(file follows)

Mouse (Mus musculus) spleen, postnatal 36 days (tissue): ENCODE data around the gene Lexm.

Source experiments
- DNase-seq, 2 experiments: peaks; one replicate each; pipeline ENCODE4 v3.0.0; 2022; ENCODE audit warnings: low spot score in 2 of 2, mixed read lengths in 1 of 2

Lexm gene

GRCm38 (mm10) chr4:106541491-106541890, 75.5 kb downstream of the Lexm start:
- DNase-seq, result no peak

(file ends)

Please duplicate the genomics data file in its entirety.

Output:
Mouse (Mus musculus) spleen, postnatal 36 days (tissue): ENCODE data around the gene Lexm.

Source experiments
- DNase-seq, 2 experiments: peaks; one replicate each; pipeline ENCODE4 v3.0.0; 2022; ENCODE audit warnings: low spot score in 2 of 2, mixed read lengths in 1 of 2

Lexm gene

GRCm38 (mm10) chr4:106541491-106541890, 75.5 kb downstream of the Lexm start:
- DNase-seq, result no peak